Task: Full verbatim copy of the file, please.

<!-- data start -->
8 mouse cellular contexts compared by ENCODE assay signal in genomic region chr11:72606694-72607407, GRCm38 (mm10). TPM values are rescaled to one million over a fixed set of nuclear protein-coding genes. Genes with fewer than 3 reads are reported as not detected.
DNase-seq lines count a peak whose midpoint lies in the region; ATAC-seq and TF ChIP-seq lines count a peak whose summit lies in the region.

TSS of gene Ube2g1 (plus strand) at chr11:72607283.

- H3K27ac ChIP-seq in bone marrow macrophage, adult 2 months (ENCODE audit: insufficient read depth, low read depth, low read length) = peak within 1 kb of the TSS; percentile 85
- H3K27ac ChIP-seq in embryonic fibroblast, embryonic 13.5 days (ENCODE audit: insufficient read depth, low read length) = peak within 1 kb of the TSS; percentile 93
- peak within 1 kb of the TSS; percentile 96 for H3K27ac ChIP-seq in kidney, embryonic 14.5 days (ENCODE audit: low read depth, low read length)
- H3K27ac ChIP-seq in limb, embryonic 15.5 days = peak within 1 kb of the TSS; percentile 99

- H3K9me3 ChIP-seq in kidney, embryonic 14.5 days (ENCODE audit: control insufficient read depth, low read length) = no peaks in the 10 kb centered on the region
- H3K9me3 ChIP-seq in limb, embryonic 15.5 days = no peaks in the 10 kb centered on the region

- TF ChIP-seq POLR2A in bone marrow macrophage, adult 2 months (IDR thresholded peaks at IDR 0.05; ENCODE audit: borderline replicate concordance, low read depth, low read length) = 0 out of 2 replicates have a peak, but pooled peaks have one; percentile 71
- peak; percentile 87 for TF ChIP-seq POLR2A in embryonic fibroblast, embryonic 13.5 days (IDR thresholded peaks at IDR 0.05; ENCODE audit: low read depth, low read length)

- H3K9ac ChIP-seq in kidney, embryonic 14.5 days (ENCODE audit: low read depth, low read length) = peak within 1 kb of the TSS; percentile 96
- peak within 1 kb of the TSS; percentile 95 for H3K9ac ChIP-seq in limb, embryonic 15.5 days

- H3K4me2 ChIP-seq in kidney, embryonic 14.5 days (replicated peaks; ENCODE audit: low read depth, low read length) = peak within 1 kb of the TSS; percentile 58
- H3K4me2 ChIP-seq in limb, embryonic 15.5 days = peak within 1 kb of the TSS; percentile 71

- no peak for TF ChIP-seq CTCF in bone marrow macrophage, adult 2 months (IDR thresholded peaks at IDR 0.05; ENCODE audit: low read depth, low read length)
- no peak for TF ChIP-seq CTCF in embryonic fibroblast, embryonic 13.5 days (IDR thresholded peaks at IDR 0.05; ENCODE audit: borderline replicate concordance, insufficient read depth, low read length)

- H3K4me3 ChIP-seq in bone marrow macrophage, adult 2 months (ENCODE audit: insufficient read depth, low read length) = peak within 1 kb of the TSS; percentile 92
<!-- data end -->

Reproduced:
8 mouse cellular contexts compared by ENCODE assay signal in genomic region chr11:72606694-72607407, GRCm38 (mm10). TPM values are rescaled to one million over a fixed set of nuclear protein-coding genes. Genes with fewer than 3 reads are reported as not detected.
DNase-seq lines count a peak whose midpoint lies in the region; ATAC-seq and TF ChIP-seq lines count a peak whose summit lies in the region.

TSS of gene Ube2g1 (plus strand) at chr11:72607283.

- H3K27ac ChIP-seq in bone marrow macrophage, adult 2 months (ENCODE audit: insufficient read depth, low read depth, low read length) = peak within 1 kb of the TSS; percentile 85
- H3K27ac ChIP-seq in embryonic fibroblast, embryonic 13.5 days (ENCODE audit: insufficient read depth, low read length) = peak within 1 kb of the TSS; percentile 93
- peak within 1 kb of the TSS; percentile 96 for H3K27ac ChIP-seq in kidney, embryonic 14.5 days (ENCODE audit: low read depth, low read length)
- H3K27ac ChIP-seq in limb, embryonic 15.5 days = peak within 1 kb of the TSS; percentile 99

- H3K9me3 ChIP-seq in kidney, embryonic 14.5 days (ENCODE audit: control insufficient read depth, low read length) = no peaks in the 10 kb centered on the region
- H3K9me3 ChIP-seq in limb, embryonic 15.5 days = no peaks in the 10 kb centered on the region

- TF ChIP-seq POLR2A in bone marrow macrophage, adult 2 months (IDR thresholded peaks at IDR 0.05; ENCODE audit: borderline replicate concordance, low read depth, low read length) = 0 out of 2 replicates have a peak, but pooled peaks have one; percentile 71
- peak; percentile 87 for TF ChIP-seq POLR2A in embryonic fibroblast, embryonic 13.5 days (IDR thresholded peaks at IDR 0.05; ENCODE audit: low read depth, low read length)

- H3K9ac ChIP-seq in kidney, embryonic 14.5 days (ENCODE audit: low read depth, low read length) = peak within 1 kb of the TSS; percentile 96
- peak within 1 kb of the TSS; percentile 95 for H3K9ac ChIP-seq in limb, embryonic 15.5 days

- H3K4me2 ChIP-seq in kidney, embryonic 14.5 days (replicated peaks; ENCODE audit: low read depth, low read length) = peak within 1 kb of the TSS; percentile 58
- H3K4me2 ChIP-seq in limb, embryonic 15.5 days = peak within 1 kb of the TSS; percentile 71

- no peak for TF ChIP-seq CTCF in bone marrow macrophage, adult 2 months (IDR thresholded peaks at IDR 0.05; ENCODE audit: low read depth, low read length)
- no peak for TF ChIP-seq CTCF in embryonic fibroblast, embryonic 13.5 days (IDR thresholded peaks at IDR 0.05; ENCODE audit: borderline replicate concordance, insufficient read depth, low read length)

- H3K4me3 ChIP-seq in bone marrow macrophage, adult 2 months (ENCODE audit: insufficient read depth, low read length) = peak within 1 kb of the TSS; percentile 92